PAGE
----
The U.S. may soon have another vaccine in its arsenal for inoculating adolescents, as Moderna announced encouraging trial results for its COVID-19 vaccine in those who are under 18.
In a May 25 press release, Moderna announced “that the Phase 2/3 study of its COVID-19 vaccine (mRNA-1273) in adolescents has met its primary immunogenicity endpoint, successfully bridging immune responses to the adult vaccination. In the study, no cases of COVID-19 were observed in participants who had received two doses of the Moderna COVID-19 vaccine using the primary definition.”
Moderna also announced 93% efficacy in the same age group, putting it in a similar range to its efficacy for adult recipients.
The Washington Post reported that Moderna would submit those findings to the U.S. Food and Drug Administration in early June, seeking approval for the vaccine to be used for adolescents. If the FDA approves it, Moderna would join Pfizer in vaccinating children as young as 12.
CNN added that “The company also reviewed how well the vaccine worked after just one dose. The results suggest the vaccine was 93% effective after one dose at preventing mild cases of COVID-19, involving only one symptom of coronavirus disease instead of two or more symptoms.”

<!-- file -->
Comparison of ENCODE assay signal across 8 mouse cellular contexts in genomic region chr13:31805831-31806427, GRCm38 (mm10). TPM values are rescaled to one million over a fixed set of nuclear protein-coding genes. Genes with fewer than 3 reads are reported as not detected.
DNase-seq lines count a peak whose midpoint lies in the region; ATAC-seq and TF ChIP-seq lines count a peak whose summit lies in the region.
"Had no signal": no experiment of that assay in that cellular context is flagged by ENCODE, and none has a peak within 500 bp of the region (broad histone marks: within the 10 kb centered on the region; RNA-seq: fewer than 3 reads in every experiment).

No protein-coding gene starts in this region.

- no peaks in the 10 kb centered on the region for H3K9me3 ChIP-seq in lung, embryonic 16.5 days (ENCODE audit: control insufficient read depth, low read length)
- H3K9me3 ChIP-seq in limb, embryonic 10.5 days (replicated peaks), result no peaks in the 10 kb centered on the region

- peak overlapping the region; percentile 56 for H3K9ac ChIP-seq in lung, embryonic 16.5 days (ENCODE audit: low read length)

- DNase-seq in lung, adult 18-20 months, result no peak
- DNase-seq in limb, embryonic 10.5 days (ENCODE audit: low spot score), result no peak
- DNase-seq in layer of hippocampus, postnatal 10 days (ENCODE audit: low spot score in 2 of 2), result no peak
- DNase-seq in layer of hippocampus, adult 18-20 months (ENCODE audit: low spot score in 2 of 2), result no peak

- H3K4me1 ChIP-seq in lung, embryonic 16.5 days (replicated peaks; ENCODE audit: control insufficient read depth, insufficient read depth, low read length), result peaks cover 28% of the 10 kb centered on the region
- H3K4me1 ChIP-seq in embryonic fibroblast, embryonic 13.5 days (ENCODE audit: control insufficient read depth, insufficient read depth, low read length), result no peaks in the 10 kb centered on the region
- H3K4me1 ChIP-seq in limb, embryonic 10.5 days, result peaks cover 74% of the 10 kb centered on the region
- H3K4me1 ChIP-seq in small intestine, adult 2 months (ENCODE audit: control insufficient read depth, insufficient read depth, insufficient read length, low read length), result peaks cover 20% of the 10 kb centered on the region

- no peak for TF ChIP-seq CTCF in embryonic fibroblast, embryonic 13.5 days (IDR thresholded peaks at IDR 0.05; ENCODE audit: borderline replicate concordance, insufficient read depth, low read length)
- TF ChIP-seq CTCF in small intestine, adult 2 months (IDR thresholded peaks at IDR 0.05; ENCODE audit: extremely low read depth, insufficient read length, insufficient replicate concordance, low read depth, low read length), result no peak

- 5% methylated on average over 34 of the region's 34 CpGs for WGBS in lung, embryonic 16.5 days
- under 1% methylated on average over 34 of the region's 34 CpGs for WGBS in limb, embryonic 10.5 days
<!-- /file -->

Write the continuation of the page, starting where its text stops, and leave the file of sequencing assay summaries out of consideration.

That report noted that side effects included injection site pain, headache, fatigue, muscle pain, and chills after administration of the second dose, consistent with prior Moderna studies. Mostly, though, those who are under 18 tolerated the Moderna vaccine with nothing in the study raising significant safety concerns.
Both of the vaccines using mRNA technology are currently being testing by those drugmakers in younger children, ranging from 6 months to 11 years old, though approval for those younger age groups isn’t expected until the end of 2021.
“Vaccinating children is seen as crucial to ending the pandemic,” CNBC noted, adding that children make up around 20% of the total U.S. population. Experts say that anywhere from 70-85% of the U.S. population must be vaccinated for the nation to achieve herd immunity. With some adults resisting vaccination and not being swayed by public health official appeals encouraging inoculation, children could be the difference-maker.
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